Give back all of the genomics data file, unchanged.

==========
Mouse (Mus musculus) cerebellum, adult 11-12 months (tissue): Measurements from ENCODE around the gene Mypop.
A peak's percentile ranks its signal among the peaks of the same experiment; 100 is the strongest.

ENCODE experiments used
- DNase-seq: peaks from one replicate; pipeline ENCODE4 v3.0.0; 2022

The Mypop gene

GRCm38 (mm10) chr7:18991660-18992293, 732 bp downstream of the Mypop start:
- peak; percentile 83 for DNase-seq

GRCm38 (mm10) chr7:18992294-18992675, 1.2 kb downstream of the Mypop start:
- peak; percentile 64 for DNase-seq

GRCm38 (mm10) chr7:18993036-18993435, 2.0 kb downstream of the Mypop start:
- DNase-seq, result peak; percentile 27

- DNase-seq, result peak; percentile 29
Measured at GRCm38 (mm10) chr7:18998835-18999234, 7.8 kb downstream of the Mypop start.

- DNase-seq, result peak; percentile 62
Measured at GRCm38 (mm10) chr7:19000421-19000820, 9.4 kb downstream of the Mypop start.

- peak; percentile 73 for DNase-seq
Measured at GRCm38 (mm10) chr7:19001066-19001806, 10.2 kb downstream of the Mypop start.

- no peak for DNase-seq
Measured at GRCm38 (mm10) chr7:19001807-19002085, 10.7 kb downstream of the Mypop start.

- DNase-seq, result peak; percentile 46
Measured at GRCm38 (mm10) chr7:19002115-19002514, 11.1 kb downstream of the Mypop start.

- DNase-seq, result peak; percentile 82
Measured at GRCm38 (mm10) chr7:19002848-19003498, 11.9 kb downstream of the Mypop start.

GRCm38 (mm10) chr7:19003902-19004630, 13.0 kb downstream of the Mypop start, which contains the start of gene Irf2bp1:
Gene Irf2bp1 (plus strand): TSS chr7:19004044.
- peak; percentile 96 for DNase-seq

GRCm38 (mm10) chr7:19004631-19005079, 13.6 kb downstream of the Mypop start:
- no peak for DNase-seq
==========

Mouse (Mus musculus) cerebellum, adult 11-12 months (tissue): Measurements from ENCODE around the gene Mypop.
A peak's percentile ranks its signal among the peaks of the same experiment; 100 is the strongest.

ENCODE experiments used
- DNase-seq: peaks from one replicate; pipeline ENCODE4 v3.0.0; 2022

The Mypop gene

GRCm38 (mm10) chr7:18991660-18992293, 732 bp downstream of the Mypop start:
- peak; percentile 83 for DNase-seq

GRCm38 (mm10) chr7:18992294-18992675, 1.2 kb downstream of the Mypop start:
- peak; percentile 64 for DNase-seq

GRCm38 (mm10) chr7:18993036-18993435, 2.0 kb downstream of the Mypop start:
- DNase-seq, result peak; percentile 27

- DNase-seq, result peak; percentile 29
Measured at GRCm38 (mm10) chr7:18998835-18999234, 7.8 kb downstream of the Mypop start.

- DNase-seq, result peak; percentile 62
Measured at GRCm38 (mm10) chr7:19000421-19000820, 9.4 kb downstream of the Mypop start.

- peak; percentile 73 for DNase-seq
Measured at GRCm38 (mm10) chr7:19001066-19001806, 10.2 kb downstream of the Mypop start.

- no peak for DNase-seq
Measured at GRCm38 (mm10) chr7:19001807-19002085, 10.7 kb downstream of the Mypop start.

- DNase-seq, result peak; percentile 46
Measured at GRCm38 (mm10) chr7:19002115-19002514, 11.1 kb downstream of the Mypop start.

- DNase-seq, result peak; percentile 82
Measured at GRCm38 (mm10) chr7:19002848-19003498, 11.9 kb downstream of the Mypop start.

GRCm38 (mm10) chr7:19003902-19004630, 13.0 kb downstream of the Mypop start, which contains the start of gene Irf2bp1:
Gene Irf2bp1 (plus strand): TSS chr7:19004044.
- peak; percentile 96 for DNase-seq

GRCm38 (mm10) chr7:19004631-19005079, 13.6 kb downstream of the Mypop start:
- no peak for DNase-seq